I’m always mindful that each person has their own story….patients, family members and staff.  A hospital is a container for the emotions that make up the human condition: Anxiety, vulnerability, despair, grief, kindness, hope, healing.

In the intensity of this setting there is no such thing as a ‘small act of kindness’.


Recently I sat in a large hospital reception area sipping a cup of coffee.  To the side was a man seated at a piano.  As people waited for their appointment or for a loved one, he quietly played a variety of jazz and standards, making each piece his own.  An accomplished pianist his music was designed to help us relax.

One woman with tears released a long sigh.  A man holding a sleeping child closed his eyes and nodded his head to the music.  A few children held hands and danced.

Around his neck was a lanyard  which read’ volunteer’.  Thanking him for his kindness I asked how often he played at the hospital, he responded: ‘Once a week for a few hours.  I retired a few years ago from teaching and playing music allows me to give something back.  I know from experience that hospitals can be a stressful place.  If my music can make things a little easier, why not?’


We know, there is no such thing as a small act of kindness.  Every expression, particularly in the heightened setting of a hospital, is a blessing, a gift, a balm.

Thank you to the piano man. Thanks to each of you for the kindness you show.

 

Martin 50 Years Later

Dr. King was assassinated 50 years ago.   Murdered as he confronted systemic injustice fueled by racism.  His civil rights advocacy led to the end of legal segregation and enforced voter suppression. What hasn’t changed is the persistence of racism.

On March 18th Stephon Clark was shot by police in his grandparents backyard in Sacramento.  Police were called to the neighborhood because of reports of a man breaking car windows. Two officers saw Stephon and fired 22 shots, eight hitting and killing him.  They thought he had a gun.  What he actually had in his hand was a cell phone.  Initial autopsy reports that the first six shots struck Stephon in the back. https://www.vox.com/identities/2018/3/21/17149092/stephon-clark-police-shooting-sacramento

The shooting is currently under review.  If this is like most police shootings, no charges will be filed against the officers.  What this highlights is a racial bias in the so-called judicial system, against people of color, particularly against young men.  People of color make up a disproportionate percent of the prison population. People of color serve longer prison terms for the same offense as compared to a white person.

This was true in Dr. King’s day.  It’s true now.

Racism is also at work in our current political climate.  Scratch below the surface of the anti-immigrant rhetoric of President Trump and Jeff Sessions and you’ll find racism.  In Mr. Trump’s world view, Mexicans are ‘murderers, rapists and drug dealers’.  In this world view we need to militarize our border.  We need to fear ‘the other’.  In almost every case ‘the other’ is a person of color.

Dr. King was martyred because he stood over against the fear and hatred of his time.  He was demonized by his opponents.  The Black Lives Matter movement seeks to continue Dr. King’s principles.  They too are demonized by their opponents.

So why do we talk about Dr. King’s dream  5o years later after his death?  Why didn’t the dream die with him?

Simply put, because he offers truth.  The truth that ‘hate is to great a price to pay’.  The truth that ‘only selfless love can make an enemy into a friend’.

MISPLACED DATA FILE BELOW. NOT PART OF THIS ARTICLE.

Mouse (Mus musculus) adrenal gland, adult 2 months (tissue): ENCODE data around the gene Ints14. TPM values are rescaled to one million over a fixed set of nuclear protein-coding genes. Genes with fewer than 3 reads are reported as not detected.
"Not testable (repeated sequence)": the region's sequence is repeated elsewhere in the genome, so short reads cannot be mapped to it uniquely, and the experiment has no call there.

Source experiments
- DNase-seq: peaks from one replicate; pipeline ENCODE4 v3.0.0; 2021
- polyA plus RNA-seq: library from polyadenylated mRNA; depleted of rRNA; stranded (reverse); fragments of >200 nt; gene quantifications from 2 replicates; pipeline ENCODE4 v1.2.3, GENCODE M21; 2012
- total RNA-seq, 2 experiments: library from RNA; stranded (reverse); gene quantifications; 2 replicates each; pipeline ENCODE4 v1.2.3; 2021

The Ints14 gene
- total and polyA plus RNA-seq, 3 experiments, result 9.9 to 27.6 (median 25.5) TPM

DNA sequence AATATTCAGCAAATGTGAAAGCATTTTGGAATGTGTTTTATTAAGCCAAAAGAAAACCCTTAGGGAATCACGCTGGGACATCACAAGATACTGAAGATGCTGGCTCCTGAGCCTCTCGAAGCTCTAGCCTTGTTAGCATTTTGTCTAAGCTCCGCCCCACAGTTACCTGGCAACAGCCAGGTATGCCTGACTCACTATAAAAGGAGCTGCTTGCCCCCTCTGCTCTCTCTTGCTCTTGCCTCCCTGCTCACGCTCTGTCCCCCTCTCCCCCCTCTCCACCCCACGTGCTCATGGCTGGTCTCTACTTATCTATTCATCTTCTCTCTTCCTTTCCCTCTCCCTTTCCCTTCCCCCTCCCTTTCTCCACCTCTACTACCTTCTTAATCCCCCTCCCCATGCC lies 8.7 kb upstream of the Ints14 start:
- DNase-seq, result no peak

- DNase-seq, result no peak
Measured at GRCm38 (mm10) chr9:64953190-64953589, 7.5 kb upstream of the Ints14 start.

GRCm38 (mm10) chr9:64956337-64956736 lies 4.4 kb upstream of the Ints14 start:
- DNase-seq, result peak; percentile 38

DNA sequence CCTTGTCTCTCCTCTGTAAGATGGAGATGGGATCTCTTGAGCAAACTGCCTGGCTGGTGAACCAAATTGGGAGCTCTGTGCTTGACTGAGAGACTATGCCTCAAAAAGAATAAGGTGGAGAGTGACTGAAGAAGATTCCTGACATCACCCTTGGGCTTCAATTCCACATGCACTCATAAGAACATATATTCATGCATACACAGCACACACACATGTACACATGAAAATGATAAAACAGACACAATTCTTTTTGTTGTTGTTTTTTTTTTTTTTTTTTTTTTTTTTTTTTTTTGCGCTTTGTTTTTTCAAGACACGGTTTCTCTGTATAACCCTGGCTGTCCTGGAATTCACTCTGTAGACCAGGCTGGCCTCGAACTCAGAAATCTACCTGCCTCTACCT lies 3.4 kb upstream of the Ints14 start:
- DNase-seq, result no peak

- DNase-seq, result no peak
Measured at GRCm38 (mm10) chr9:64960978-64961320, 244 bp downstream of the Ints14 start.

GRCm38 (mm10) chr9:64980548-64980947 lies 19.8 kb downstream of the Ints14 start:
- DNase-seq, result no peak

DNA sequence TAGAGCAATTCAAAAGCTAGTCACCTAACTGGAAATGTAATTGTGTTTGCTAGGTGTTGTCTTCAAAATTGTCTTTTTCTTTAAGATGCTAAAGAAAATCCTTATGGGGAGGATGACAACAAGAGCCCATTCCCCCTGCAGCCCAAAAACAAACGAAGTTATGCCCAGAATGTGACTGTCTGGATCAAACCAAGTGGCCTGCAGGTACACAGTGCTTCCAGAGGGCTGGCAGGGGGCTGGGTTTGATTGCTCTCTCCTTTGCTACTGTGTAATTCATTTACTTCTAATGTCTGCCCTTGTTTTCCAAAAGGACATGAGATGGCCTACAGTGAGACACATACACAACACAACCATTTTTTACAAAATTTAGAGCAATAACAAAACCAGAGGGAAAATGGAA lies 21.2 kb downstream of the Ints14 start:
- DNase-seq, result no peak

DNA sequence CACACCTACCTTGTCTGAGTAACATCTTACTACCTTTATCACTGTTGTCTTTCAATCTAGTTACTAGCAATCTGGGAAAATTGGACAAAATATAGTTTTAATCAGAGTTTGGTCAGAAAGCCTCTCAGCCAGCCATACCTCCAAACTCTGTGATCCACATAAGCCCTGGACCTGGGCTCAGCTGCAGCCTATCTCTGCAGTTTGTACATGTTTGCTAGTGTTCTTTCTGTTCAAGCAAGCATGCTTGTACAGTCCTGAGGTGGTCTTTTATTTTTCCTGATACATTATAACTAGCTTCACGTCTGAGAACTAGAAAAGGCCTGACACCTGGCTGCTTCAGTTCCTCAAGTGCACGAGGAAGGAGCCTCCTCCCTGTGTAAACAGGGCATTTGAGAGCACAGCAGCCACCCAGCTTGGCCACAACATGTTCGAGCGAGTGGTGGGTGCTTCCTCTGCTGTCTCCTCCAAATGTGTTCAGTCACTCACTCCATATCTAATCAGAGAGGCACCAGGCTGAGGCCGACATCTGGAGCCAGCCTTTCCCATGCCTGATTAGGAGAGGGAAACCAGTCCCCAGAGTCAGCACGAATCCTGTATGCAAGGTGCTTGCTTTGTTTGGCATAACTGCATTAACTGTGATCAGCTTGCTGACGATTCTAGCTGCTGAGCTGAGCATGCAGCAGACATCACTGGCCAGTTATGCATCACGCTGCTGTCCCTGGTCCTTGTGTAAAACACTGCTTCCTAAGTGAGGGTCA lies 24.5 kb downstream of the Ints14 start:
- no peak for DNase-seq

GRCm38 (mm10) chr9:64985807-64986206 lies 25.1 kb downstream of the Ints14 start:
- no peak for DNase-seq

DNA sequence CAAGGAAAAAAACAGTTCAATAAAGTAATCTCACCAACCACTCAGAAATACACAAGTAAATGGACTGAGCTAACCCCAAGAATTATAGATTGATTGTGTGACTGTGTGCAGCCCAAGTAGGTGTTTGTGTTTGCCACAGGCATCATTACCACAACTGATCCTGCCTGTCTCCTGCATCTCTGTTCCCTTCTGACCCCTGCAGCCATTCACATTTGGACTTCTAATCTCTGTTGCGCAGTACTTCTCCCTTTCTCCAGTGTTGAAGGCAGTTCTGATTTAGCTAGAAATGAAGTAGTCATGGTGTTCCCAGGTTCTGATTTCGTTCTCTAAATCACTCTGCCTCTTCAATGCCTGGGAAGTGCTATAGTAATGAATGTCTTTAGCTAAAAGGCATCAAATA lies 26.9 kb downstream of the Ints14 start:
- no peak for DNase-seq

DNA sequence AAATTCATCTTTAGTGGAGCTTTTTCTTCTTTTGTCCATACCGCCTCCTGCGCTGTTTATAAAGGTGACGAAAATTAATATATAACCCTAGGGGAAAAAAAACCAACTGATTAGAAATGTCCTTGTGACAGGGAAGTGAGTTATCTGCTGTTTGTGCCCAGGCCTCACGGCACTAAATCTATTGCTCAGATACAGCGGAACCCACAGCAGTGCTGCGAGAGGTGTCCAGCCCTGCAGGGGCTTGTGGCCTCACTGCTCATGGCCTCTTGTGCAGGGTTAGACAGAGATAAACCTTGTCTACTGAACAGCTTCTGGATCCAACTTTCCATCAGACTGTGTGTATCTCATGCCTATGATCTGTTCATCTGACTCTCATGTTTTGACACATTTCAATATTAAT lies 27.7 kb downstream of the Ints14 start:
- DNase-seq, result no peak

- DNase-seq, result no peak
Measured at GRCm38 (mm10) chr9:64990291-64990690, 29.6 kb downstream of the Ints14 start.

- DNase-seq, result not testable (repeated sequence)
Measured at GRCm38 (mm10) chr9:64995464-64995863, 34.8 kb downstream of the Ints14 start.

Racism is a shape shifter.  It takes many forms.

Yet it has no place in a healthy society.  No place in a healthy person.

Martin Luther King Jr. was a man guided by a source of wisdom that is eternal.  That comes from the very presence of God.

On one occasion King received word that his home in Montgomery had been bombed.  After reassuring himself about the safety of his wife and baby he had to confront the rage of a crowd bent on retaliation.  Dr. King said:

We cannot solve this problem of racism through  retaliatory violence.  We must meet violence with nonviolence.  Remember the words of Jesus, “He who lives by the sword will die by the sword.”…We must love our white brothers, our enemies,  no matter what they do to us.  We must  make them know that we loved them…We must meet hate with love.’

Martin King’s love was not passive.  It organized.  It confronted.  It persevered in the face of injustice.  His message offered a new way of being.

Dr. King didn’t believe in ‘us’ and them’.  For Martin there was only ‘us’.  May it be so.

 

 

 

Hope is Rising

With each school mass shooting my prayer is always the same: ‘May this be the tipping point that awakens us’.  Thurston High School, Columbine, Sandy Hook, Virginia Tech and so many others.  But with each shooting the NRA doubles down.  Politicians who rely on the NRA for funding and political endorsement resist reasonable gun control.

But Parkland feels different.  Student leaders have risen from the trauma of seeing seventeen classmates murdered and fifteen wounded.  This time they say ‘thoughts and prayers’ won’t cut it.  What they are demanding is new gun control legislation (universal background checks, outlawing assault weapons and high capacity magazines).

They won’t back down.  They won’t go away.

I think of a prophecy in the Bible ‘ a child shall lead them’ (Isaiah 11: 6-9).   Perhaps the words of the Prophet have come to fulfillment yet again.  I hope  and pray  so.

Below is a powerful poem by Alison Luterman.  This poem speaks to the hope that these young leaders have stirred within me and my generation.

A new generation is stepping forward to lead.  To put a spotlight on the greed and hypocrisy of the gun merchants and their political lackeys.

It is time for my generation to follow. To encourage.  To support the change that is coming.  That must come.

No more Sandy Hooks. No more Parklands.


A new breed of activists is emerging.  Hope is rising.   Do you see them?  Will you add your voice to theirs?

 

The New Breed– for Emma Gonzalez and the other student activists